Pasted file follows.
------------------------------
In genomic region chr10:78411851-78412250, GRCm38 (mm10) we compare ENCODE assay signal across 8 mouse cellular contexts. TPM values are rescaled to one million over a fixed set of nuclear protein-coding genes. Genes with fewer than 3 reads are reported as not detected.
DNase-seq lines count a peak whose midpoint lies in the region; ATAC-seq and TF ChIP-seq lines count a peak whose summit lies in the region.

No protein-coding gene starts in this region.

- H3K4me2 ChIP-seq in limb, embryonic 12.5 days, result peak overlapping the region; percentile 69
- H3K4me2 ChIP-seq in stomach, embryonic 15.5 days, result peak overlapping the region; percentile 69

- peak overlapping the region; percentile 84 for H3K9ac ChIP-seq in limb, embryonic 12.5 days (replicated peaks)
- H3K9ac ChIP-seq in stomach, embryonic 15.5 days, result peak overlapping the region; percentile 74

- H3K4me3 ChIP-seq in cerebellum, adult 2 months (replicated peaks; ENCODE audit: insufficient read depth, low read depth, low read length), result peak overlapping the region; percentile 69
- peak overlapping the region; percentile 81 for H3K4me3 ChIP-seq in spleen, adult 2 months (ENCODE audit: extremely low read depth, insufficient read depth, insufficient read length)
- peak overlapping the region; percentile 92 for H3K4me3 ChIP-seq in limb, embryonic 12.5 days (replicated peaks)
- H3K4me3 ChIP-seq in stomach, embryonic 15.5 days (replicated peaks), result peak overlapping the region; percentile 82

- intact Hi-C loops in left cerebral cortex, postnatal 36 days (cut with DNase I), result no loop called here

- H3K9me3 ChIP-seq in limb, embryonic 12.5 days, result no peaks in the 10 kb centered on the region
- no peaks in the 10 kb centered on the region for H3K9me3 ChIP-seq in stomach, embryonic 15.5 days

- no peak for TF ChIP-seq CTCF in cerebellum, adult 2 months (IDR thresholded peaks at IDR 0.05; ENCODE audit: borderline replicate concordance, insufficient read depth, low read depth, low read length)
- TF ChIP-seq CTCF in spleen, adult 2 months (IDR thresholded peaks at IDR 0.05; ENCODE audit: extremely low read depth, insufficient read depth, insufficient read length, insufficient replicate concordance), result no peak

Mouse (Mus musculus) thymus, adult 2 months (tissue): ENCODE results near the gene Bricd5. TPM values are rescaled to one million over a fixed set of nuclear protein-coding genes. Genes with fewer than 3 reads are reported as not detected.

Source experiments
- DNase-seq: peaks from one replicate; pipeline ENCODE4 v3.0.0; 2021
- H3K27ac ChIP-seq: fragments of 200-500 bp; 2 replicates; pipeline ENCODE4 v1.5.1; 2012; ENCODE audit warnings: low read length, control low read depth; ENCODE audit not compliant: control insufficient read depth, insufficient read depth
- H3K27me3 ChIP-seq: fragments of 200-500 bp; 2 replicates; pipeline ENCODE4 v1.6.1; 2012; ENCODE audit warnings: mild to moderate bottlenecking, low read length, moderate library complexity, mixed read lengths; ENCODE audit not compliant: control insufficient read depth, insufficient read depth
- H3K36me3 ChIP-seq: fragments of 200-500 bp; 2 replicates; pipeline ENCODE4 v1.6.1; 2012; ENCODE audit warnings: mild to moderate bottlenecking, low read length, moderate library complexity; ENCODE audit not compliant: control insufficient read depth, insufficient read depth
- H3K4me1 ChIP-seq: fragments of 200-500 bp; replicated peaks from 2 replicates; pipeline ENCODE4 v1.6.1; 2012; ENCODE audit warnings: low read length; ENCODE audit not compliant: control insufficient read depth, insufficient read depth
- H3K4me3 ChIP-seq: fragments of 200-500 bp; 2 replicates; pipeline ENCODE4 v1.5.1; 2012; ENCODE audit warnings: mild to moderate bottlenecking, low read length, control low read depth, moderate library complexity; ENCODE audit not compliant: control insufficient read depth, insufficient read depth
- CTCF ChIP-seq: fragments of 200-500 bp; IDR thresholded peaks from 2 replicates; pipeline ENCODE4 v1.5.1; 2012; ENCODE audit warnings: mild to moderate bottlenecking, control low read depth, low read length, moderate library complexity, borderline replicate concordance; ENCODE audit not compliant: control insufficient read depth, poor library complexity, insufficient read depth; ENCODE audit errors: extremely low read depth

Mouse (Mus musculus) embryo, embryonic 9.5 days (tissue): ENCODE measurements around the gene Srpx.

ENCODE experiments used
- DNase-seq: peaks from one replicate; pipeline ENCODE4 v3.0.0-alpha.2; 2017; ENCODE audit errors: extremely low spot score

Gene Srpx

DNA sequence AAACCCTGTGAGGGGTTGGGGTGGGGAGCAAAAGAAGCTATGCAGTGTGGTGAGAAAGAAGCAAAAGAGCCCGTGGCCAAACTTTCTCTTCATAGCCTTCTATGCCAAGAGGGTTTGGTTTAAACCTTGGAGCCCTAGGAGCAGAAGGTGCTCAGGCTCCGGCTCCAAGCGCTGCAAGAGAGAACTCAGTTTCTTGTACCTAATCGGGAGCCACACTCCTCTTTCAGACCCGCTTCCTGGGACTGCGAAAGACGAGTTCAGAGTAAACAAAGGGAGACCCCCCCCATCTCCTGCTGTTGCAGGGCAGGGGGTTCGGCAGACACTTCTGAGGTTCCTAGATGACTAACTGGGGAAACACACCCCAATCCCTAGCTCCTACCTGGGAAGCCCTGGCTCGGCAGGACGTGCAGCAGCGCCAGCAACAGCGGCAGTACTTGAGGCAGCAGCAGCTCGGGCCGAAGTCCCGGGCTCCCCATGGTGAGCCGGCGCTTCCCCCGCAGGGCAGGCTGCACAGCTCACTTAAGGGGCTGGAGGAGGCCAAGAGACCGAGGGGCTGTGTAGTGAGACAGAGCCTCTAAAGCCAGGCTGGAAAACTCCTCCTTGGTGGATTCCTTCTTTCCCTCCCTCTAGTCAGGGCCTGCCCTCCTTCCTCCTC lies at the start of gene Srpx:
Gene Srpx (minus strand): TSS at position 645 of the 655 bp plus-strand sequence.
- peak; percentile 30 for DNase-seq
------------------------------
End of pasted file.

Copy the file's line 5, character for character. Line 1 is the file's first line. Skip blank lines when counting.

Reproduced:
- H3K4me2 ChIP-seq in stomach, embryonic 15.5 days, result peak overlapping the region; percentile 69